.c The Associated Press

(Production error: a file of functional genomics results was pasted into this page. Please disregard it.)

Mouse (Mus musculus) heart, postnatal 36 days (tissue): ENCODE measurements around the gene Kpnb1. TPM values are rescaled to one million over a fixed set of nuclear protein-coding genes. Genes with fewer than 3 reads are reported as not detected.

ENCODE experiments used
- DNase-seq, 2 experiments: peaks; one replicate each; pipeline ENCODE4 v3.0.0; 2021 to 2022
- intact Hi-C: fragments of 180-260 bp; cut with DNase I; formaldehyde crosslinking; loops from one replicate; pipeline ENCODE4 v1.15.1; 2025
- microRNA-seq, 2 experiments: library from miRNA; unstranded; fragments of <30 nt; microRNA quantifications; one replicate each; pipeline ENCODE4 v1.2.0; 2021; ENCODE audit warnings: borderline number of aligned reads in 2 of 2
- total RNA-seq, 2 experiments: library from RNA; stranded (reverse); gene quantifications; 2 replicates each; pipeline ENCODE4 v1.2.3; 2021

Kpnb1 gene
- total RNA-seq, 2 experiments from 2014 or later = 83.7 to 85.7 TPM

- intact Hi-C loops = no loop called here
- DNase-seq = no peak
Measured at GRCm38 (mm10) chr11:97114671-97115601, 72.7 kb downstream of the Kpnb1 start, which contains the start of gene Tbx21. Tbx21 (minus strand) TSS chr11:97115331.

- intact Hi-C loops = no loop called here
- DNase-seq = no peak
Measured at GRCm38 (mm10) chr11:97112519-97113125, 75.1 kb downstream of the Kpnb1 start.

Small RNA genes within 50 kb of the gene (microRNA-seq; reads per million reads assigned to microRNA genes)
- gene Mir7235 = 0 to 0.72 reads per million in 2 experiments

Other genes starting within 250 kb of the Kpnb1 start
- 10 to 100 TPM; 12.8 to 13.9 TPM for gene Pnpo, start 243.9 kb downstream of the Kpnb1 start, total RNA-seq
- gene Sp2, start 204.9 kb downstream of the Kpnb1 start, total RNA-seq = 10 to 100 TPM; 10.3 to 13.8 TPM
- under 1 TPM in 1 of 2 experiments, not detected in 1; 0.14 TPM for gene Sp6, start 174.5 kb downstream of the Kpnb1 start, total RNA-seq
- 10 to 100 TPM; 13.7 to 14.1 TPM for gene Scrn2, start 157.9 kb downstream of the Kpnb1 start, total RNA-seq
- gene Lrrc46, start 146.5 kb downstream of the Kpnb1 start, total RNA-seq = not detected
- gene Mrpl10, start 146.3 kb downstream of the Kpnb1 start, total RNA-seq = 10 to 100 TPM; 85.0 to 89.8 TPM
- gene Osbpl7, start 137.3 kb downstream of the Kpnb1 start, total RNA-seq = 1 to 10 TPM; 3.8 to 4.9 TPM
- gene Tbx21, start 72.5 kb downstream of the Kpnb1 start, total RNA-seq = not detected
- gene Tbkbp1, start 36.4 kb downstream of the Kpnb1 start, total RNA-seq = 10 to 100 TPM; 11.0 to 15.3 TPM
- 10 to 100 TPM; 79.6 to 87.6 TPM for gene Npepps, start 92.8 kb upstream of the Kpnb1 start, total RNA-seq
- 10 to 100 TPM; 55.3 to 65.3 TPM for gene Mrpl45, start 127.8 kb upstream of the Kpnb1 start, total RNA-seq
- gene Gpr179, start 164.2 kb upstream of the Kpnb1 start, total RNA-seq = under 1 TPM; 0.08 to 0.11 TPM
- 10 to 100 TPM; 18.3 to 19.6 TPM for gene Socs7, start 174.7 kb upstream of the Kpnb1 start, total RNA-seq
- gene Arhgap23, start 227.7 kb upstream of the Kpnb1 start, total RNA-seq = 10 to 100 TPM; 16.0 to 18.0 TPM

By ROBERT GREENE WASHINGTON (AP) - The Senate overwhelmingly passed and sent to President Clinton today an updated bill guaranteeing an education for millions of disabled children. The measure also seeks to resolve important questions of classroom discipline and legal costs. The 98-1 vote brushed aside objections from a handful of lawmakers who said the bill does too little to protect other students and teachers from unruly, disabled students or hold down legal fees to schools. The vote ends more than two years of wrangling over how to update and extend the Individuals With Disabilities Education Act. The 22-year-old civil rights law says children with disabilities should be brought into regular classrooms as much as possible. The House easily passed the measure on Tuesday, 420-3. The bill has the support of the Clinton administration. ``This legislation strengthens and reaffirms our commitment to these children and their parents, and I look forward to signing it into the law,'' Clinton said. The measure updates the law by giving schools more power to remove disabled students who threaten harm to others, limiting fees for parents' attorneys and encouraging mediation rather than court fights to settle disputes. ``This is an incredibly important piece of legislation that will do so much to straighten out the problems we've had to deal with with respect to special education in our schools,'' said Sen. James Jeffords, R-Vt. and chairman of the Labor and Human Resources Committee. ``It gives much more flexibility in discipline in the schools. It takes cares of the numerous problems that we've had.'' However, the compromise didn't go far enough, say Sens. Slade Gorton, R-Wash., and Bob Smith, R.-N.H., who offered amendments that would subject disabled students to the same discipline that other students receive and would further restrict legal fees. ``The fundamental flaw is the double standard it sets both for disciplinary proceedings and for the classroom environment,'' Gorton said, complaining that the law already costs the nation $35 billion, with the federal government paying less than $4 billion. The Senate rejected both amendments before voting on final passage. The Education Department estimates that 5.8 million children ages 3 to 21 qualify as disabled. The law already calls for students who take guns to schools to be removed for up to 45 days while a final decision is made. For other offenses, the disabled child stays put if there is a disagreement between the school and the child's parents. The provision on guns would be extended to students who take knives, other weapons or drugs to school. Also, authorities could remove disabled children who otherwise posed a threat of harm to themselves or others, but only after a hearing - by an administrative officer, not a judge. A child whose conduct was not related to a disability would be disciplined like any other child. Still, school districts would have to continue the education of disabled children elsewhere. The bills would require states to offer voluntary mediation to resolve disputes. Parents would no longer get lawyers' fees for representation in routine matters but would if there was a dispute. Local schools could reduce spending for carrying out the law if Congress appropriates $4.1 billion for grants to states. States, by the same token, could not lower their contributions if the federal contribution rises. The funding formula would start to change once Congress raises funding to $4.9 billion. Instead of receiving funds based on the number of students classified as disabled, each state would get funds based on a population and poverty formula. This would discourage states from classifying children as disabled in order to get federal payments. This year, Congress has set aside $3.5 billion for grants. States and schools have complained the amount is less than 10 percent of what it actually costs to carry out the law's requirements, rather than the 40 percent specified in the law. Bill is H.R. 5 AP-NY-05-14-97 1101EDT
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